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Monday, July 27, 2015

Today’s Reading | Romans 14:1–9

Welcome those who are weak in faith, but not for the purpose of quarreling over opinions. Some believe in eating anything, while the weak eat only vegetables. Those who eat must not despise those who abstain, and those who abstain must not pass judgment on those who eat; for God has welcomed them. Who are you to pass judgment on servants of another? It is before their own lord that they stand or fall. And they will be upheld, for the Lord is able to make them stand. Some judge one day to be better than another, while others judge all days to be alike. Let all be fully convinced in their own minds. Those who observe the day, observe it in honor of the Lord. Also those who eat, eat in honor of the Lord, since they give thanks to God; while those who abstain, abstain in honor of the Lord and give thanks to God. We do not live to ourselves, and we do not die to ourselves. If we live, we live to the Lord, and if we die, we die to the Lord; so then, whether we live or whether we die, we are the Lord’s. For to this end Christ died and lived again, so that he might be Lord of both the dead and the living. (NRSV)

My wife and I have a mixed marriage. I am actually talking about a deep divide that we have had to bridge from the first day of our relationship to the present.

She is a vegetarian. I am not.

There are a lot of arguments that can be had over this question. When it comes to diet, there are a lot of rabbit holes to fall down. Vegetarian. Carnivore. Kosher. Halal. Macrobiotic. Organic. Locavore. Dairy free. Gluten free. Lots of opinion, lots of conflicting science, lots of orthodoxies imposed. And I’m not going to talk about any of that. In our society, food is pretty readily available. We have the luxury of choice, and with the luxury of choice comes the luxury of self-justification and debate.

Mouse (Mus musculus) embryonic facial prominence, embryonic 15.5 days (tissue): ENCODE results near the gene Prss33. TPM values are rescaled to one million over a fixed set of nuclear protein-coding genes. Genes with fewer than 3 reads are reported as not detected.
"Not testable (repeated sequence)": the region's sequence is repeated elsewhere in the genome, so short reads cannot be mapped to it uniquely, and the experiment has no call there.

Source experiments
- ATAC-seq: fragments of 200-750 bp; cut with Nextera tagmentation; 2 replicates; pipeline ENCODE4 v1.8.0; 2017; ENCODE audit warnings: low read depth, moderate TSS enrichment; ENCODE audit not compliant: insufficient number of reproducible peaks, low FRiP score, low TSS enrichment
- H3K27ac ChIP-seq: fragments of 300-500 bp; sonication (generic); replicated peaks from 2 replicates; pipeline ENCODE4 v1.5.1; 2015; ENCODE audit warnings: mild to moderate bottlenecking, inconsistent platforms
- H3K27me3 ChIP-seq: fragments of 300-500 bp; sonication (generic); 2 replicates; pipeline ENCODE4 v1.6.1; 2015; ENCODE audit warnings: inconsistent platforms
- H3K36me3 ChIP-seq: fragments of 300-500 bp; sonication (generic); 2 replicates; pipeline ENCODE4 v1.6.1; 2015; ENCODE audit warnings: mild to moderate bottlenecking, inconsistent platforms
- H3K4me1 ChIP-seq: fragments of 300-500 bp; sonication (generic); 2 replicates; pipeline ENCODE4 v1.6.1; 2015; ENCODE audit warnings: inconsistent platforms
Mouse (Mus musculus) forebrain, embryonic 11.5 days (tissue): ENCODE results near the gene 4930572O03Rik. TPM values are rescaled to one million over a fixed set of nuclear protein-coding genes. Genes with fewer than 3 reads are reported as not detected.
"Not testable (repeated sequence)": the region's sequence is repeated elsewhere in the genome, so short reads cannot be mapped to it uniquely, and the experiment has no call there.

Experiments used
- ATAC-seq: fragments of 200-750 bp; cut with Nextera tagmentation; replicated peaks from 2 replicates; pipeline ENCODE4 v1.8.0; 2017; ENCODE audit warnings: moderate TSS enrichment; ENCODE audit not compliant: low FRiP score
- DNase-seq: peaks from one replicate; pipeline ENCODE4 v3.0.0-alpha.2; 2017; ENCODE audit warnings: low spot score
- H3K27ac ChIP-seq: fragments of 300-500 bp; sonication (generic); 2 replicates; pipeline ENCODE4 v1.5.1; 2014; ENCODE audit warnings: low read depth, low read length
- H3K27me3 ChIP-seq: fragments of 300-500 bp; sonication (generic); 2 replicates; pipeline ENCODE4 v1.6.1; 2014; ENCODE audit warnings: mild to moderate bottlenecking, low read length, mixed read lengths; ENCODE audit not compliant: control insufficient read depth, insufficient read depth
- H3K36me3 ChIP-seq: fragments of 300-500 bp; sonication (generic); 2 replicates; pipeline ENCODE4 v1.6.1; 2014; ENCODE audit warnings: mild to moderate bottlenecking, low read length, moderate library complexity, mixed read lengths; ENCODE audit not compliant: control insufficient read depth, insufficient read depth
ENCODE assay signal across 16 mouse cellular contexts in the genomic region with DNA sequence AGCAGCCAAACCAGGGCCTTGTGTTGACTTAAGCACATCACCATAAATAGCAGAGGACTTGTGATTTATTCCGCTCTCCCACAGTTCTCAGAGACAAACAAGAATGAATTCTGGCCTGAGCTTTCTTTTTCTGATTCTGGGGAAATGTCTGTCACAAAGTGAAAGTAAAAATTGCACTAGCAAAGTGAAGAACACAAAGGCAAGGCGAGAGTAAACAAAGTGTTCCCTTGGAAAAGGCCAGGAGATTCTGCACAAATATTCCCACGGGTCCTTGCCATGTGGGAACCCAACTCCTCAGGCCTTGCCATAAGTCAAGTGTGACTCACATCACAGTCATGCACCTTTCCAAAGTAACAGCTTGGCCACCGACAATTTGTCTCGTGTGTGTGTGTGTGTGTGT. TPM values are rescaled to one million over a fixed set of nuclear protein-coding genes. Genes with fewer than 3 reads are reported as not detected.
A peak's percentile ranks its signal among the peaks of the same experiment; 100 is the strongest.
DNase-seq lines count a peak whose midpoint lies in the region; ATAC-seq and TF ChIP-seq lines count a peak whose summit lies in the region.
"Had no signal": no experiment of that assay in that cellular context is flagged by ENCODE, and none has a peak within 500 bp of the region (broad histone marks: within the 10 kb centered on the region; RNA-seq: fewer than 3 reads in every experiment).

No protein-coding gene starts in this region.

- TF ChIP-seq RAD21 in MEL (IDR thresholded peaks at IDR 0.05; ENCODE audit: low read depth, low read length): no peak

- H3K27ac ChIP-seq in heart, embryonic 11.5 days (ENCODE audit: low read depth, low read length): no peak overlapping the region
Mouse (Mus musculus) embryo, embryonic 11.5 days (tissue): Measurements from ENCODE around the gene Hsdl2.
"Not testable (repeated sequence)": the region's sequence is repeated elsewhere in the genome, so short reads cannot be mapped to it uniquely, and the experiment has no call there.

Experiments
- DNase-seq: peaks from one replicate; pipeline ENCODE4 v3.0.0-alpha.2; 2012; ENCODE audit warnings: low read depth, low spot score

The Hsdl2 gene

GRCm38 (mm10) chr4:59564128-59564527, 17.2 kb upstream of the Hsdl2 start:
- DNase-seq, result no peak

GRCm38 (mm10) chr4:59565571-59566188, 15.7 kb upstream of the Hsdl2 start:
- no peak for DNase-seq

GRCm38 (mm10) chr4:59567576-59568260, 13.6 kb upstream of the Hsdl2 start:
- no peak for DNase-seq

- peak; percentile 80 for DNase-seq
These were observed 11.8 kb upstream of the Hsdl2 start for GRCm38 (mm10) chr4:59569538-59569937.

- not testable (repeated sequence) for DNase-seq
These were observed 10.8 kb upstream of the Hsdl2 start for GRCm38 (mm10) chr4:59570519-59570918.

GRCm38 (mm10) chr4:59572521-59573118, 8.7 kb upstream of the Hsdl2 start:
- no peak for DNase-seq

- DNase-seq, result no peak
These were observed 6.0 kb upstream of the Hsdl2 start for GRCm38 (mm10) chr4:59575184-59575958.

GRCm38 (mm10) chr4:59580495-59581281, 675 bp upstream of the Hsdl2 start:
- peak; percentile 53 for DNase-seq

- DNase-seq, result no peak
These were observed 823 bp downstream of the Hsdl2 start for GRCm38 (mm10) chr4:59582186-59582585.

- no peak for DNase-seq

What is unsustainable in human terms is a friendship that says, “I do what I do for my reasons, and you must also do what I do for my reasons.” In our household, neither of us suggests that the other is intellectually or morally deficient due to our menu choices. She eats what she eats, and I eat what I eat. I don’t expect her to join me in my annual steak dinner, and she doesn’t expect me to eat cold cauliflower puree—which is good because that stuff is seriously awful.

People are curious and contradictory creatures, and this is not limited to diet. Blanket applications of any orthodoxy are, as a result, inherently inhumane. Judgment, argument, and disputation are not building blocks for community. Kindness, tolerance, and welcome are. Our challenge is always to be humane to one another.

By the way, after years of living with a vegetarian, I eat a lot less meat than the average American. And that’s fine, too. I don’t feel deprived, and I don’t feel extra virtuous. Still, though, I draw the line at the cauliflower puree. That stuff is just nasty.

Lord, left to our own devices we can be really judgmental dopes. Help us learn to temper that judgment with kindness and to show others the love you have shown us. Amen.

Written by Rob Koon, Coordinator of Fine Arts

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